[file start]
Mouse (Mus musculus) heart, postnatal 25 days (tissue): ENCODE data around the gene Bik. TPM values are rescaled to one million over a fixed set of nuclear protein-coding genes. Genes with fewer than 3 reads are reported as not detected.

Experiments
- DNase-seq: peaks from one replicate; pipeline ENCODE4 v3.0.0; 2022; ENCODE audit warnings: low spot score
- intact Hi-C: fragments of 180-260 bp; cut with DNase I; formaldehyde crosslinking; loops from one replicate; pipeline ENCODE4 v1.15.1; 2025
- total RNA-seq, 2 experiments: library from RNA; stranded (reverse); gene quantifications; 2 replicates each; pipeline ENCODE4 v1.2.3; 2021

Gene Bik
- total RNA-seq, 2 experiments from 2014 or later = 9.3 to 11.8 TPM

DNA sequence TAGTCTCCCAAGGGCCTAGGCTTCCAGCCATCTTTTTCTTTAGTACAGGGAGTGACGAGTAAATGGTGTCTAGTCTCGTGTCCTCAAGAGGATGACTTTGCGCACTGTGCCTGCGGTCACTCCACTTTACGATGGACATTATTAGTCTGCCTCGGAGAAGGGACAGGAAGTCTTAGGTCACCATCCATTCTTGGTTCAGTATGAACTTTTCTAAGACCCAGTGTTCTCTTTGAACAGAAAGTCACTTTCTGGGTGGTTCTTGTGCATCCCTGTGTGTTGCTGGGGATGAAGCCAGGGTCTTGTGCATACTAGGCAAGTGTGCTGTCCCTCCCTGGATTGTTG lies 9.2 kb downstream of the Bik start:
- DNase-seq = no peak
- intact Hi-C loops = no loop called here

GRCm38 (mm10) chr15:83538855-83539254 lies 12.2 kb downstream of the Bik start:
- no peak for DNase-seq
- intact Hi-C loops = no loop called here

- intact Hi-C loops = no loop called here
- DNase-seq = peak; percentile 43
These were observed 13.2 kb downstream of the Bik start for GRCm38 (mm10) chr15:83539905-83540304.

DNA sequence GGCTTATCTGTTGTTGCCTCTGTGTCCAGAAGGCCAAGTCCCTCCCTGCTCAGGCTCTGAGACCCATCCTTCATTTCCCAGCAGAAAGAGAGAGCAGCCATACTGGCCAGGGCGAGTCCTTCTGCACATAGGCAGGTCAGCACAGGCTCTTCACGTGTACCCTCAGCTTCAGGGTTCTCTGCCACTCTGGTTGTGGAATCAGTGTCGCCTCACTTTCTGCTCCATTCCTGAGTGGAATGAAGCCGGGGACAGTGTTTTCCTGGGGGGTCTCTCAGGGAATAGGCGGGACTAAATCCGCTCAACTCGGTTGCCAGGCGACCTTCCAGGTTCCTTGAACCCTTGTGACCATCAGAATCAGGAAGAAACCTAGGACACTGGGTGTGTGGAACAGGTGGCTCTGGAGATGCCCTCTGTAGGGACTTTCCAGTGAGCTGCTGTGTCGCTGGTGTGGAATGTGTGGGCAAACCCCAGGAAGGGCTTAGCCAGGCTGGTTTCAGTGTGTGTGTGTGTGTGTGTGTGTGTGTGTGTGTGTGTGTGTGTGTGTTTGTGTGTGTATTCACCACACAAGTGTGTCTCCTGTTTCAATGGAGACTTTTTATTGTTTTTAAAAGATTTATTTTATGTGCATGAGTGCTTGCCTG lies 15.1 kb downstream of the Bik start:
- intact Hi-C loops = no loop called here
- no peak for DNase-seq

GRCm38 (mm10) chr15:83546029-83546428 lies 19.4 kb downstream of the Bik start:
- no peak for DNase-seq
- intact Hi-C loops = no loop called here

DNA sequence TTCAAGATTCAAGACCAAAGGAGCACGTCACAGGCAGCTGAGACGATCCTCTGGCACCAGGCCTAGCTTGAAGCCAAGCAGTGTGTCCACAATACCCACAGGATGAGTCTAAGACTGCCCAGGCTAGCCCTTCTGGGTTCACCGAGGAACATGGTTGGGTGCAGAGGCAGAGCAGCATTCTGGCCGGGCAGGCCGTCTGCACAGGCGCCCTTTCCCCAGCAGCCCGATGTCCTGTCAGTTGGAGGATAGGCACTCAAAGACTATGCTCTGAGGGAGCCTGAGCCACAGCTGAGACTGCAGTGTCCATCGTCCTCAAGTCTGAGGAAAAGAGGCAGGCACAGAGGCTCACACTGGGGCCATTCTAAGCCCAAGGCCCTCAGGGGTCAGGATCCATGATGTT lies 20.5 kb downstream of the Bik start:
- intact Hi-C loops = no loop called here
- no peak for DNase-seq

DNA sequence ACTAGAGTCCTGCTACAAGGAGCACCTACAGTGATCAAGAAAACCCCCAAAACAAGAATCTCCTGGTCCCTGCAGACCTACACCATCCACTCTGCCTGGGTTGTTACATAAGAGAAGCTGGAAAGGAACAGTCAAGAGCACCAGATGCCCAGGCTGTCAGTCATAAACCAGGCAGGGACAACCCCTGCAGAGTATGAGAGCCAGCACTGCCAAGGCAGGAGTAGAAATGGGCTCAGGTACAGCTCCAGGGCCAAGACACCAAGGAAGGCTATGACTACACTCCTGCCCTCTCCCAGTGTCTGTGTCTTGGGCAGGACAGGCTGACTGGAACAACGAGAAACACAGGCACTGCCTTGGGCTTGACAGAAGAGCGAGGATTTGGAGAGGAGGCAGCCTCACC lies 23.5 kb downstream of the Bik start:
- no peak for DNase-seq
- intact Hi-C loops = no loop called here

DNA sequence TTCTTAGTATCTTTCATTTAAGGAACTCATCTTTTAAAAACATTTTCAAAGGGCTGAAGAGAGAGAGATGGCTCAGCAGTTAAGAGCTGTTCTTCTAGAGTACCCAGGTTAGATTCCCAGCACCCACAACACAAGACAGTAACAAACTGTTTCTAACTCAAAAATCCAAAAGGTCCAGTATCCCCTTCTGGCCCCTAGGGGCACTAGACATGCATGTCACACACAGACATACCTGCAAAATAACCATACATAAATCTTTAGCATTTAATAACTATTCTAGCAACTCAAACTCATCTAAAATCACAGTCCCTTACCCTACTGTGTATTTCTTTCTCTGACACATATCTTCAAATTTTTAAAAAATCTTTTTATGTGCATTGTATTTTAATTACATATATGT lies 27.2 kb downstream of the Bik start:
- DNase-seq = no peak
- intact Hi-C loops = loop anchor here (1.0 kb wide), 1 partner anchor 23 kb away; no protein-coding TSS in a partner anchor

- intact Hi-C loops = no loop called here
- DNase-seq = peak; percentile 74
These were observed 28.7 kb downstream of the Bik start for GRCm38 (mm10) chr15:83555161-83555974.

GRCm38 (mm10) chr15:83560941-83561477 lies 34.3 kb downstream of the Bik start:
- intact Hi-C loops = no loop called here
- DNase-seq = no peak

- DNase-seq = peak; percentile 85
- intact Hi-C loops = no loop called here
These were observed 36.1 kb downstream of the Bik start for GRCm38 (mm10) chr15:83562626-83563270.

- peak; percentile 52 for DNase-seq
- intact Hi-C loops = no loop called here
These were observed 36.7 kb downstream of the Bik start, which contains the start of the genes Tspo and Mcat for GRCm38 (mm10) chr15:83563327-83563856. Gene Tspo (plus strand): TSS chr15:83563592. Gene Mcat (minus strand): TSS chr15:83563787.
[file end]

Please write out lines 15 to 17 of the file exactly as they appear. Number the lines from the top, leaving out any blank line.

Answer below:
- DNase-seq = peak; percentile 43
These were observed 13.2 kb downstream of the Bik start for GRCm38 (mm10) chr15:83539905-83540304.

DNA sequence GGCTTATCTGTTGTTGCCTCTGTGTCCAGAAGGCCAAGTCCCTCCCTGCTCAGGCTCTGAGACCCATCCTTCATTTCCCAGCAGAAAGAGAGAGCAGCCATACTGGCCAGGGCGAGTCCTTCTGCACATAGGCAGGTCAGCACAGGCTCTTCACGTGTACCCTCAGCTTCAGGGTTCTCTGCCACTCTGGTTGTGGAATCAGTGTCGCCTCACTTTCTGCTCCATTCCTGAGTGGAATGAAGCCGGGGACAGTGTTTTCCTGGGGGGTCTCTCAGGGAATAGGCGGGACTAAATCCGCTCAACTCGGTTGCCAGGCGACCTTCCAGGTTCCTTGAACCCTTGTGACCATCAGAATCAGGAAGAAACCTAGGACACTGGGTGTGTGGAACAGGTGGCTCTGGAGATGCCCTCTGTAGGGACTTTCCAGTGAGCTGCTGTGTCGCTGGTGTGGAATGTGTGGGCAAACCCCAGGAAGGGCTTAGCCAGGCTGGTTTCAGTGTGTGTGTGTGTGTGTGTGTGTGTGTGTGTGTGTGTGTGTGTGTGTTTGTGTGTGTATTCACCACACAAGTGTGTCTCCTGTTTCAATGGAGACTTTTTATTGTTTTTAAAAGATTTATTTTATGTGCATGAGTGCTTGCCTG lies 15.1 kb downstream of the Bik start: